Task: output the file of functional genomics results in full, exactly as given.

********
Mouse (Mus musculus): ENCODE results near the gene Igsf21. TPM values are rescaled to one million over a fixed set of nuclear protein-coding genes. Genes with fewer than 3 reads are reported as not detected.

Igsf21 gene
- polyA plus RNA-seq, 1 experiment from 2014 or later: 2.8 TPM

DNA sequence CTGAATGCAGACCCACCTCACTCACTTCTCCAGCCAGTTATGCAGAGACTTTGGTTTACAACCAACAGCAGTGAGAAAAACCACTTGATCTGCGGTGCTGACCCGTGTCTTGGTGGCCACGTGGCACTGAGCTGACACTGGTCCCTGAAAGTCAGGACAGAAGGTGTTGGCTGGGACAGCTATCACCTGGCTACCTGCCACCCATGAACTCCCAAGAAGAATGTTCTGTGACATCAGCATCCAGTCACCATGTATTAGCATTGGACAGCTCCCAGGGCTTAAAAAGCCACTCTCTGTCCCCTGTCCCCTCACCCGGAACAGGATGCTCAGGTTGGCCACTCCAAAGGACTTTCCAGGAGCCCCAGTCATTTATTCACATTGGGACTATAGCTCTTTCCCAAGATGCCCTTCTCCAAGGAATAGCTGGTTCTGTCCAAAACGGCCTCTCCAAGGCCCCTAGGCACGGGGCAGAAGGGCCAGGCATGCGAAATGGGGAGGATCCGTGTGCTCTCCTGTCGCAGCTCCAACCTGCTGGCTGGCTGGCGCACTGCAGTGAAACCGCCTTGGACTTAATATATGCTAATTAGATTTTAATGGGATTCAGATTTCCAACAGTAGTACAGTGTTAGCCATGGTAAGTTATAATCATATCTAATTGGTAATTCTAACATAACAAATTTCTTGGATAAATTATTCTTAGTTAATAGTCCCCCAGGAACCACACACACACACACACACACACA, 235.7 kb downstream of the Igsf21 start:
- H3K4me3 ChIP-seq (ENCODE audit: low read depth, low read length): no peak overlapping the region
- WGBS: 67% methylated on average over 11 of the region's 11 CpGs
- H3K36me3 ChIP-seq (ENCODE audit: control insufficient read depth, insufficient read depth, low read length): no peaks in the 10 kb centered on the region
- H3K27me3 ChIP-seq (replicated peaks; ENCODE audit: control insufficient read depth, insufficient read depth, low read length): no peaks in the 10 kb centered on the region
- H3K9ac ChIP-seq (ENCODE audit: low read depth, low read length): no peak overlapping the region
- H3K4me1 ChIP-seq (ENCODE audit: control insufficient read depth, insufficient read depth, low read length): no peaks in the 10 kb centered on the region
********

Mouse (Mus musculus): ENCODE results near the gene Igsf21. TPM values are rescaled to one million over a fixed set of nuclear protein-coding genes. Genes with fewer than 3 reads are reported as not detected.

Igsf21 gene
- polyA plus RNA-seq, 1 experiment from 2014 or later: 2.8 TPM

DNA sequence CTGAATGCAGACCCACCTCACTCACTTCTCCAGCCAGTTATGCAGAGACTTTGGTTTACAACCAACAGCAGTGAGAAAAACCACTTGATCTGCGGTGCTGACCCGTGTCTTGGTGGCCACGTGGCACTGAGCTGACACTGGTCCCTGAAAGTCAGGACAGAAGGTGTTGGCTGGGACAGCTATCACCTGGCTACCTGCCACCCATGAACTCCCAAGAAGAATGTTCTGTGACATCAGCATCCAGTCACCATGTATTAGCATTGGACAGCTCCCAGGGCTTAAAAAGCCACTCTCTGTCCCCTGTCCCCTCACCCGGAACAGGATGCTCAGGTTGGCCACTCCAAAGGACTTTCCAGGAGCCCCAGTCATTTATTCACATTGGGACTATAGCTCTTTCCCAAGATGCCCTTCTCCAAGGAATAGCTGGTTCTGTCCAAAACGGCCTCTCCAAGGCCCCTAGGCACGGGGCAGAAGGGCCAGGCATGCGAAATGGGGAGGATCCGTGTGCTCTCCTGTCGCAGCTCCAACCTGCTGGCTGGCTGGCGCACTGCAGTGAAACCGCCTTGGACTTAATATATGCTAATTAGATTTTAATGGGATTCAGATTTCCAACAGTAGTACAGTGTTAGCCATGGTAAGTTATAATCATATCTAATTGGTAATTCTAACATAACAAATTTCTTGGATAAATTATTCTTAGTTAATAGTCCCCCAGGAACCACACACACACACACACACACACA, 235.7 kb downstream of the Igsf21 start:
- H3K4me3 ChIP-seq (ENCODE audit: low read depth, low read length): no peak overlapping the region
- WGBS: 67% methylated on average over 11 of the region's 11 CpGs
- H3K36me3 ChIP-seq (ENCODE audit: control insufficient read depth, insufficient read depth, low read length): no peaks in the 10 kb centered on the region
- H3K27me3 ChIP-seq (replicated peaks; ENCODE audit: control insufficient read depth, insufficient read depth, low read length): no peaks in the 10 kb centered on the region
- H3K9ac ChIP-seq (ENCODE audit: low read depth, low read length): no peak overlapping the region
- H3K4me1 ChIP-seq (ENCODE audit: control insufficient read depth, insufficient read depth, low read length): no peaks in the 10 kb centered on the region